For Further Information Please Contact:
Riverside County Medical Assoication
(800) 472-6204

or

Inland Empire Health Plan (IEHP)
(909) 890-2054
 


Opioid Advocacy Update

From the beginning of the opioid epidemic, the California Medical Association (CMA) has been one of the most engaged and determined stakeholders working to strike a balance between patient access to necessary medicine and preventing and addressing abuse.

 

CMA has been a leader in advocating for increased funding, access and availability of preventive services, opioid-use disorder treatment programs and non-opioid therapies, including mental health services and medication-assisted treatment (MAT). We have successfully worked to stop legislation that interferes with the practice of medicine and creates barriers to care, such as government-mandated dosage and duration limits.

 

Over the last few years, the changing landscape surrounding prescribing opioids has been dizzying as payors, legislators, pharmacies and medical boards seek ways to be proactive in addressing the opioid epidemic – sometimes ignoring the actual realities of medical practice and creating barriers to good care. And as you’re aware, California physicians have been engaged in the debate since the beginning, on behalf of our patients and profession.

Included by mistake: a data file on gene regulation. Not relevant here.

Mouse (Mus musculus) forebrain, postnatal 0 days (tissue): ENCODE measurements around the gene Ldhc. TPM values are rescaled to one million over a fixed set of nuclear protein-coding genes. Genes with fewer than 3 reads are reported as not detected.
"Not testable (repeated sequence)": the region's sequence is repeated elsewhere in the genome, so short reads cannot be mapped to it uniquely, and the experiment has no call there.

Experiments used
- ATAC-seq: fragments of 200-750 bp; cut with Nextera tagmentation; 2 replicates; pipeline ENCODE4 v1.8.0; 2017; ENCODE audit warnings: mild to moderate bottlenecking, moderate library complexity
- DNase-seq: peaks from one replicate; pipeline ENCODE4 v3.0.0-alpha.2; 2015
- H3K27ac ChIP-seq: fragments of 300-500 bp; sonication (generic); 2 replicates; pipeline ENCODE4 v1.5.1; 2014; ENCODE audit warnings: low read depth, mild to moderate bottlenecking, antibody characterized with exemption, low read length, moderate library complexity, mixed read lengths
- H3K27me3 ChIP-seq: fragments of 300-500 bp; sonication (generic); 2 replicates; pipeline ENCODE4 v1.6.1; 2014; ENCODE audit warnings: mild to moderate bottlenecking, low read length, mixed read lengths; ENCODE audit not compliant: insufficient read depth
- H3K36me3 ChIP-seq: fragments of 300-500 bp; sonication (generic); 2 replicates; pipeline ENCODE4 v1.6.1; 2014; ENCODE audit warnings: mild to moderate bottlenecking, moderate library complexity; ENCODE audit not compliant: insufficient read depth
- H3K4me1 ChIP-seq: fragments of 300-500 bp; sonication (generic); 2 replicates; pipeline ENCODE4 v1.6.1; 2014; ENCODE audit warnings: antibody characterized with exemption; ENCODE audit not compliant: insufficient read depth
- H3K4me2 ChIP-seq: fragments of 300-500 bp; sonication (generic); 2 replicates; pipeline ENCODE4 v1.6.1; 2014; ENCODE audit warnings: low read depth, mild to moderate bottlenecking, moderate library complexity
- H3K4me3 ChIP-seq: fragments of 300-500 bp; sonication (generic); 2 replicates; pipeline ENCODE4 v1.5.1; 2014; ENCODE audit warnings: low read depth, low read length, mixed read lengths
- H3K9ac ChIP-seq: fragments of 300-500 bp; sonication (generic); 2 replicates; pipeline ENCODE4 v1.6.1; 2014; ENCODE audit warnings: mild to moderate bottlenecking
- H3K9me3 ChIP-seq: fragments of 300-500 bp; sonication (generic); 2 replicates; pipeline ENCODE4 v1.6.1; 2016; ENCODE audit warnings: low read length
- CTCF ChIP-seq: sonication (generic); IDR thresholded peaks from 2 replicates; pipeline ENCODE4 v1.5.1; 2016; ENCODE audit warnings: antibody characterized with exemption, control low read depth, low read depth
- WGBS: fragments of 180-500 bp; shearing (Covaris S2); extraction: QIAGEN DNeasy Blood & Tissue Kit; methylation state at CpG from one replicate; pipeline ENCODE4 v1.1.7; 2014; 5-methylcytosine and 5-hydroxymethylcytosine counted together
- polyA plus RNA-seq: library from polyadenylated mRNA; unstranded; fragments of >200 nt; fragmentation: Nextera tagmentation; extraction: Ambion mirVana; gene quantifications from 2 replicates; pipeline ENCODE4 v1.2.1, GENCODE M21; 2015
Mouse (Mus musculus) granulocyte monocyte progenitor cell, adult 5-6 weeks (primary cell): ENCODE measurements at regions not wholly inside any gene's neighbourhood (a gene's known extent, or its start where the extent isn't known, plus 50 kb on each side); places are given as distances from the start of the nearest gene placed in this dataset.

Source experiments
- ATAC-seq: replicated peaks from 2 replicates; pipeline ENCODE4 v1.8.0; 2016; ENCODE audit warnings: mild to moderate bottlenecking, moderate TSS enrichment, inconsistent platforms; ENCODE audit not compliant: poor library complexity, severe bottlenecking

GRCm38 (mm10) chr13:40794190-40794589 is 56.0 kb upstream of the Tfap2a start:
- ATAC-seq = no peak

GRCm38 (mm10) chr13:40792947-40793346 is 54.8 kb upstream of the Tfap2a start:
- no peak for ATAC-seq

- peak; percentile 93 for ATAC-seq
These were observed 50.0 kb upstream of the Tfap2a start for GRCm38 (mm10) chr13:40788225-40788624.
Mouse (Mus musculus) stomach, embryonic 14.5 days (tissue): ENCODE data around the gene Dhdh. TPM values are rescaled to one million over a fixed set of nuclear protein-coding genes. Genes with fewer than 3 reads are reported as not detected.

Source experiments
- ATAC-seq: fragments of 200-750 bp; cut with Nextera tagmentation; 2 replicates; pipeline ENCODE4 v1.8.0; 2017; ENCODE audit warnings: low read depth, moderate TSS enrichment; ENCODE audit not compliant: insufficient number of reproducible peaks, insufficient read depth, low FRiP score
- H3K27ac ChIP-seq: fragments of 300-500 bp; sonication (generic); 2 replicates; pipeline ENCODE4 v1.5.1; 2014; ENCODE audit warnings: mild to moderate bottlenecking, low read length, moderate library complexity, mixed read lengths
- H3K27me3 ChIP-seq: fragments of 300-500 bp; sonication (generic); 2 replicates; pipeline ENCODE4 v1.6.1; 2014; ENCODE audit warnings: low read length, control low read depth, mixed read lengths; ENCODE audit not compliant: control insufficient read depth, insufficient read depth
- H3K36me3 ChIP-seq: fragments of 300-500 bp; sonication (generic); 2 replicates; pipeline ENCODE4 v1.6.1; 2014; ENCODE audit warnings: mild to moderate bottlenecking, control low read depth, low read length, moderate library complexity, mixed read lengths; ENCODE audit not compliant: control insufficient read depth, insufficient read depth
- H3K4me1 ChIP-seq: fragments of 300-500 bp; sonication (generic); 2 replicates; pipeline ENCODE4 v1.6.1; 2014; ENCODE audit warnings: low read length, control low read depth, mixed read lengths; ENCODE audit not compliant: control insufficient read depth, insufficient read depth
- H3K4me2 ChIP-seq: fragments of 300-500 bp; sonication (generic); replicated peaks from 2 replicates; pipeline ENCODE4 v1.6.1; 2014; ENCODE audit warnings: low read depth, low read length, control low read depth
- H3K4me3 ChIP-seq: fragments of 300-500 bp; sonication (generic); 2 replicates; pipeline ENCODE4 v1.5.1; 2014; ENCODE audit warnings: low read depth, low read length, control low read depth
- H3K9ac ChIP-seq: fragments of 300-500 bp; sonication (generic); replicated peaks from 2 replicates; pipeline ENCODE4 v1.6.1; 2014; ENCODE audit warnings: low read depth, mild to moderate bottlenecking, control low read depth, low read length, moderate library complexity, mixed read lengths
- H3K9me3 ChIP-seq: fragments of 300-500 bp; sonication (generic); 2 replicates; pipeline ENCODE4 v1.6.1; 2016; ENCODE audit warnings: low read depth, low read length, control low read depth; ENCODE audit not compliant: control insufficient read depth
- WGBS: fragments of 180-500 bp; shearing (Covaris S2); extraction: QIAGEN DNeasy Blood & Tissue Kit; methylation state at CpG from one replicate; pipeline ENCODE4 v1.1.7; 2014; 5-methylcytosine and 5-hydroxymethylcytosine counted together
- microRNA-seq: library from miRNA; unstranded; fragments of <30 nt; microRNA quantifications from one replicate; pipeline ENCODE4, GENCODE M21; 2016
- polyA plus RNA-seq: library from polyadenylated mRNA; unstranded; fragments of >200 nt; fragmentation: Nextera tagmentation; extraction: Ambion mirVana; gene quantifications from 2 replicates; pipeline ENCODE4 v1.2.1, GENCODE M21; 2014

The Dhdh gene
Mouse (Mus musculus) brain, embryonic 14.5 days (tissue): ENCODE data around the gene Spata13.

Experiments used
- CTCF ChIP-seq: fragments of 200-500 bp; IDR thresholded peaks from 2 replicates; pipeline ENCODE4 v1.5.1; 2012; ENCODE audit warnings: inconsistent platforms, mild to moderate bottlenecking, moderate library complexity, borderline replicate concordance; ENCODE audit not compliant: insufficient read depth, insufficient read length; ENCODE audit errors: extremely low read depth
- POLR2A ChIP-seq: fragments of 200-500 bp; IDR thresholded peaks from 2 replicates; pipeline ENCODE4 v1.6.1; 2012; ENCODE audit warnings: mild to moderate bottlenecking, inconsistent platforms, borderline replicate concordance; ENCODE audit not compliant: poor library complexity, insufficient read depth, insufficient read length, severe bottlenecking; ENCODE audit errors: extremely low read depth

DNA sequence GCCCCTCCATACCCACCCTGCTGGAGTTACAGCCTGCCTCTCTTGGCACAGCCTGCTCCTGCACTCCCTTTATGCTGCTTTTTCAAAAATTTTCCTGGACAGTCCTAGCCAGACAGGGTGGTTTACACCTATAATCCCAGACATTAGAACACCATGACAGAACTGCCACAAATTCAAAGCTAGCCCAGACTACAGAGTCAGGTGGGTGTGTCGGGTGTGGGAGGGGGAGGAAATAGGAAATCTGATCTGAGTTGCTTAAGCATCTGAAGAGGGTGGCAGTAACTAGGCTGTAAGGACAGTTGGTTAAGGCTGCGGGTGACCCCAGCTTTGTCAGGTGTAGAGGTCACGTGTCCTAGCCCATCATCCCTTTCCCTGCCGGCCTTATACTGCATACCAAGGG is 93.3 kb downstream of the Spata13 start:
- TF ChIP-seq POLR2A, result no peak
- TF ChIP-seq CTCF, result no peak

CMA released a white paper, “Opioid Analgesics in California: Relieving Pain, Preventing Misuse, Finding Balance” in 2013. Developed through CMA’s Council on Science and Public Health, it has been the cornerstone of our work to educate physician colleagues, guide the medical board and policymakers, and help health care stakeholders navigate the evolving science related to opioids. At its core is the premise that care must be evidence-based and reflect the individual needs of the patient – ultimately, allowing physicians to make proper care decisions.

 

CMA’s emphasis on these principles has remained constant, including advocacy on opioid-related activities in 2018, which include: